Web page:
They were at the scene of action at the same time as the Cape Town Levy and before the Swartland Burghers under Commandant Lockner.

2. Under J. van der Merwe.
Comment: The newspaper extracts and the letter show up certain discrepancies which should be noted.

Part had joined Commandant General Stockenstrom (CTM, 23rd May, 1846).

Formed part of the second division under Colonel Somerset on 8th June, 1846 (General Order, No.31 of 10th June, 1846, Graham's Town). Were in Somerset's expedition to the Amatolas, 5th to 8th August, 1846 and set off for home on the latter date (CTM, 22nd August, 1846), 200 strong under Commandant Muller (CTM, 19th September, 1846). Took part in the Kei Expedition under Somerset, 75 strong, 9th to 24th July (ibid 19th September, 1846).

Graaff Reinet and Sneeuwberg Burghers left Graaff Reinet on 8th April, for the front (supplement to CTM, 18th April, 1846). 40 men came from the village under Field Cornet H. A. Enslin and 20 men each from the Field Cornetcies of Buffelshoek, Camdebo, Op Sneeuwberg, Agter-op-Sneeuwberg and Uitvlugt, total about 150, and marched for Somerset East (letter from Graaff Reinet dated 10th April). Enslin was appointed Commandant (Sam Sly's Journal, 25th June, 1846).

Enrolled and ready to invade Kaffirland (CTM, 18th April, 1846). Arrival at (Graham's Town?) of the Somerset Burghers, 170 mounted men with 200 spare horses (Sam Sly's Journal, 30th April, 1846, quoting a letter dated 16th April, 1846).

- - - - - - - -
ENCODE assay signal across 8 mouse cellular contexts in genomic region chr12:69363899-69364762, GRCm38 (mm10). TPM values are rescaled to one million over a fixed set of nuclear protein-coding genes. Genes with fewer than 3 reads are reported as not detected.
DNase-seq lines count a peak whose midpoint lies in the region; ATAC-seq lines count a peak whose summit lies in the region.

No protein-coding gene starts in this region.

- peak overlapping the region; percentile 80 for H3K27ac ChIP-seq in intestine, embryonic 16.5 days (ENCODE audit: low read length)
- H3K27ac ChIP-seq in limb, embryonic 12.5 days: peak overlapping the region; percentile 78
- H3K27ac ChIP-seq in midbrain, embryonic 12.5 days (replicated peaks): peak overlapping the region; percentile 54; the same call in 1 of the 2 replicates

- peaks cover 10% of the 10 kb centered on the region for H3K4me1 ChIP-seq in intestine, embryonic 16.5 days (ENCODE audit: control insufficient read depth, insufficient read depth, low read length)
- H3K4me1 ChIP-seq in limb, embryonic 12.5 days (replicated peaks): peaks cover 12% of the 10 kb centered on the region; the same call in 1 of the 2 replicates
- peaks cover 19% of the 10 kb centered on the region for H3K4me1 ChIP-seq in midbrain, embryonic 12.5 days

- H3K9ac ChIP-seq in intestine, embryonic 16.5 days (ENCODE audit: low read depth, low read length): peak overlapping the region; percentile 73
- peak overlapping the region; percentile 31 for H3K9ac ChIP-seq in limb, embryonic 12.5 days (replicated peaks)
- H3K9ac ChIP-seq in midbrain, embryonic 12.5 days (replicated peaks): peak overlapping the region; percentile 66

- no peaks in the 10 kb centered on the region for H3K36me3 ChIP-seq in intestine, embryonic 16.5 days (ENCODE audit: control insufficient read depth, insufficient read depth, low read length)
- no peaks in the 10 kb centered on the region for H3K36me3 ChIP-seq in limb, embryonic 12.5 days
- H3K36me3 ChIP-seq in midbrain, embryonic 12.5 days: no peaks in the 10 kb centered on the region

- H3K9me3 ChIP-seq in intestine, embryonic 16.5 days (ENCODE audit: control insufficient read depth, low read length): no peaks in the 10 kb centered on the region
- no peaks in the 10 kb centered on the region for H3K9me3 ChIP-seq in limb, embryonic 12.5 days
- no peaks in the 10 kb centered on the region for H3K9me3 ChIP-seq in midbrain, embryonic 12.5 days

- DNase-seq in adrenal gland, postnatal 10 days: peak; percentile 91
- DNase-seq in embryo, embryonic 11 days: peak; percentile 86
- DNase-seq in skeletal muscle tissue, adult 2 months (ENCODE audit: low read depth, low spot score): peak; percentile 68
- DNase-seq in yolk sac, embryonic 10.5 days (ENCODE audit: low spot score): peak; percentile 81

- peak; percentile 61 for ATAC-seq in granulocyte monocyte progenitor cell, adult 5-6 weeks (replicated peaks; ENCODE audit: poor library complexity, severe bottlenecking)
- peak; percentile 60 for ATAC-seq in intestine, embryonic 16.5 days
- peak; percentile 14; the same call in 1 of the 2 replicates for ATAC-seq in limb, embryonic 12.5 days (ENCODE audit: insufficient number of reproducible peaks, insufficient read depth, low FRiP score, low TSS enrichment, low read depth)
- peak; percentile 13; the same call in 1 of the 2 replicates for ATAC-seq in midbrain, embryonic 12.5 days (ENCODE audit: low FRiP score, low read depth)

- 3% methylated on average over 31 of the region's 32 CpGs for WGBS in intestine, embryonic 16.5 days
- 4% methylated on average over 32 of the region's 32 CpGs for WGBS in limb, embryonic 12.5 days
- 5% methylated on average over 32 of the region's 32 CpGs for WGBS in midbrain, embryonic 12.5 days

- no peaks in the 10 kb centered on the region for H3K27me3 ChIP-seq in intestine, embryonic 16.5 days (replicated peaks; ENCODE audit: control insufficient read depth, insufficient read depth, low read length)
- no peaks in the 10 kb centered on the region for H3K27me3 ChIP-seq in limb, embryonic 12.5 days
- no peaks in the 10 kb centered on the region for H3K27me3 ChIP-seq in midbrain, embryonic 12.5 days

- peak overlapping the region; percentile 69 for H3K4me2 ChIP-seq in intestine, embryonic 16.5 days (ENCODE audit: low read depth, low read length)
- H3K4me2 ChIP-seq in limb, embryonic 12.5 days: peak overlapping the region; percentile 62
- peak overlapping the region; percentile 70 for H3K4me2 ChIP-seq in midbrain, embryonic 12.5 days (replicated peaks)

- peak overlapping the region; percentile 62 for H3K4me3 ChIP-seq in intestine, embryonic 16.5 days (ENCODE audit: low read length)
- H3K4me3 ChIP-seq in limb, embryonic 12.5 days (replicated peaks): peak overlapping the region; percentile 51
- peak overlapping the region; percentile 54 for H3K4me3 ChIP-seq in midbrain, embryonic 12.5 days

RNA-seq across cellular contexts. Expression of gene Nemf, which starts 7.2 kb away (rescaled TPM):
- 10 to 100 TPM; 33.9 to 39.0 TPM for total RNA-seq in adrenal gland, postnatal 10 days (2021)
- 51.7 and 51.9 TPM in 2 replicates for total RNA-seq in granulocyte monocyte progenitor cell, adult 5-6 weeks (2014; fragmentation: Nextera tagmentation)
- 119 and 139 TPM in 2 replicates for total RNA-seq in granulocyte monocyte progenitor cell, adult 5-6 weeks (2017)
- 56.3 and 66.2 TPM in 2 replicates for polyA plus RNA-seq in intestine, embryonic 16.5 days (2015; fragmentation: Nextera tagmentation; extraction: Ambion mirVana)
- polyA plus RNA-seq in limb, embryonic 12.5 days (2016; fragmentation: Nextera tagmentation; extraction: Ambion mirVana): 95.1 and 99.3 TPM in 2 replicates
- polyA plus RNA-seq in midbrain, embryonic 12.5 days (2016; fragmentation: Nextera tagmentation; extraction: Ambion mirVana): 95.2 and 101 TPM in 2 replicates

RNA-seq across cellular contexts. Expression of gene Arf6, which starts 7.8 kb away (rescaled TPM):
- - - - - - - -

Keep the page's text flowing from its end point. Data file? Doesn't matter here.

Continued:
Arrived at Graham's Town 150 strong under Commandant Eksteen after an inspection at Cypherfontein on 4th July, 1846 by Colonel Johnstone, 27th Foot (Sam Sly's Journal, 16th July, 1846). The commando was reported by another source as consisting of 50 wagons, five companies numbering 269 burghers and 318 coloured persons, the whole under command of Commandant Onkruydt (Frontier Times, quoted by Sam Sly's Journal, above). They returned to Graham's Town on the afternoon of 9th July after scouring Vaal Kranz and Hell Poort (CTM, 18th July, 1846) under the command of Onkruydt. On 11th July, 250 Stellenbosch men left the town to take up a post at Collingham (Sam Sly's Journal, 23rd July, 1846). A report in the middle of July gives the commando's distribution as: 156 mounted men under Onkruydt at De Bruin's Poort and Nieman's Kraal; 144 men and horses at Driver's Hill, 10 miles east of Graham's Town, and 120 men and horses at Konap Post, 25 miles North-east of the town (CTM, 18th July, 1846). The detachment at Nieman's Kraal apparently stayed there for a while (Sam Sly's Journal, 6th and 13th August, 1846 and CTM, 15th August). The Commando suffered casualties on 9th August and the following were reported as killed:
R. de Villiers; H. de Villiers; J. Bazon; P. Haushamer; D. Rossouw (CTM, 22nd August, 1846).

The detachment at Nieman's Kraal was withdrawn (CTM, 19th September, 1846). Towards the end of September the commando began to move home. Weak parties remained at Driver's Hill and Fort Dacres (CTM, 3rd October, 1846, from the Graham's Town Journal) and the last elements departed under Onkruydt on 20th October (CTM, 7th November, 1846).